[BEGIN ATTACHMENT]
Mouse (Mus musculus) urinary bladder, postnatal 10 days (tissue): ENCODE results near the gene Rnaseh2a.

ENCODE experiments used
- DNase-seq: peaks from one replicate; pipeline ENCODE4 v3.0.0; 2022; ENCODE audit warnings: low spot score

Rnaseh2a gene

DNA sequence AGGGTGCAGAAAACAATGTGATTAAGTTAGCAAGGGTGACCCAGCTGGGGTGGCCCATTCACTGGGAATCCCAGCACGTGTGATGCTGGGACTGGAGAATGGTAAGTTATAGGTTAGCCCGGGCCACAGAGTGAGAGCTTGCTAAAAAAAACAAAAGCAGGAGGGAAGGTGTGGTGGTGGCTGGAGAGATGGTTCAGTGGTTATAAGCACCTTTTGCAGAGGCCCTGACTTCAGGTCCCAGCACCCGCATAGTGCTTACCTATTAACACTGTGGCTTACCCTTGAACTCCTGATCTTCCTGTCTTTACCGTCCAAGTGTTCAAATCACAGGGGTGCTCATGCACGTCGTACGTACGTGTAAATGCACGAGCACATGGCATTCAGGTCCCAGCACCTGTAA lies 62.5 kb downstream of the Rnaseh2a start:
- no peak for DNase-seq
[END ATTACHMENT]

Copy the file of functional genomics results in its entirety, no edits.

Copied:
Mouse (Mus musculus) urinary bladder, postnatal 10 days (tissue): ENCODE results near the gene Rnaseh2a.

ENCODE experiments used
- DNase-seq: peaks from one replicate; pipeline ENCODE4 v3.0.0; 2022; ENCODE audit warnings: low spot score

Rnaseh2a gene

DNA sequence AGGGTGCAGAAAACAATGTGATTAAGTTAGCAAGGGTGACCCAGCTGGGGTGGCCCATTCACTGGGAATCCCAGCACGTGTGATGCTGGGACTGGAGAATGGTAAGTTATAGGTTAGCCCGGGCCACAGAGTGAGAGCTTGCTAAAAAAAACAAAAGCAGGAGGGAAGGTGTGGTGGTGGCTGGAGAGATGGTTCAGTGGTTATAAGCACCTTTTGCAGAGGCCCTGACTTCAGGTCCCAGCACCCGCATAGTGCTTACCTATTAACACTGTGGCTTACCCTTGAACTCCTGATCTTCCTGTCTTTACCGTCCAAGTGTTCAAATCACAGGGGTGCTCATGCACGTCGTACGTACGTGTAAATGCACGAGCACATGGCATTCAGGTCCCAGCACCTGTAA lies 62.5 kb downstream of the Rnaseh2a start:
- no peak for DNase-seq